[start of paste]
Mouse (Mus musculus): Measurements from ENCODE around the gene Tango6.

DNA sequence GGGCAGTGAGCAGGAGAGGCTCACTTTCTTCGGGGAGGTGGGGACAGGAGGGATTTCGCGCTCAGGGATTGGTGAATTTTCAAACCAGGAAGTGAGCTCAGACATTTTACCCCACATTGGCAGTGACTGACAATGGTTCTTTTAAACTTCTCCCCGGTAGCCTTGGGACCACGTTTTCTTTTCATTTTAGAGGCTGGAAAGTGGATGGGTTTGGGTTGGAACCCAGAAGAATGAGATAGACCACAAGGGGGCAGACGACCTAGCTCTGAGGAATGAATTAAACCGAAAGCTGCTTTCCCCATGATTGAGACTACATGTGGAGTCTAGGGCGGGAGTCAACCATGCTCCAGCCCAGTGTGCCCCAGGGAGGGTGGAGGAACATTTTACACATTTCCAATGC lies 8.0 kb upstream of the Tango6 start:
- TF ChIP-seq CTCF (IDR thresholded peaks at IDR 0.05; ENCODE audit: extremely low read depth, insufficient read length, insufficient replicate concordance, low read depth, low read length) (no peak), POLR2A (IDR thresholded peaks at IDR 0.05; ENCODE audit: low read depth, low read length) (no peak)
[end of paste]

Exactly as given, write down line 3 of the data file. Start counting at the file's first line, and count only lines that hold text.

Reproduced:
- TF ChIP-seq CTCF (IDR thresholded peaks at IDR 0.05; ENCODE audit: extremely low read depth, insufficient read length, insufficient replicate concordance, low read depth, low read length) (no peak), POLR2A (IDR thresholded peaks at IDR 0.05; ENCODE audit: low read depth, low read length) (no peak)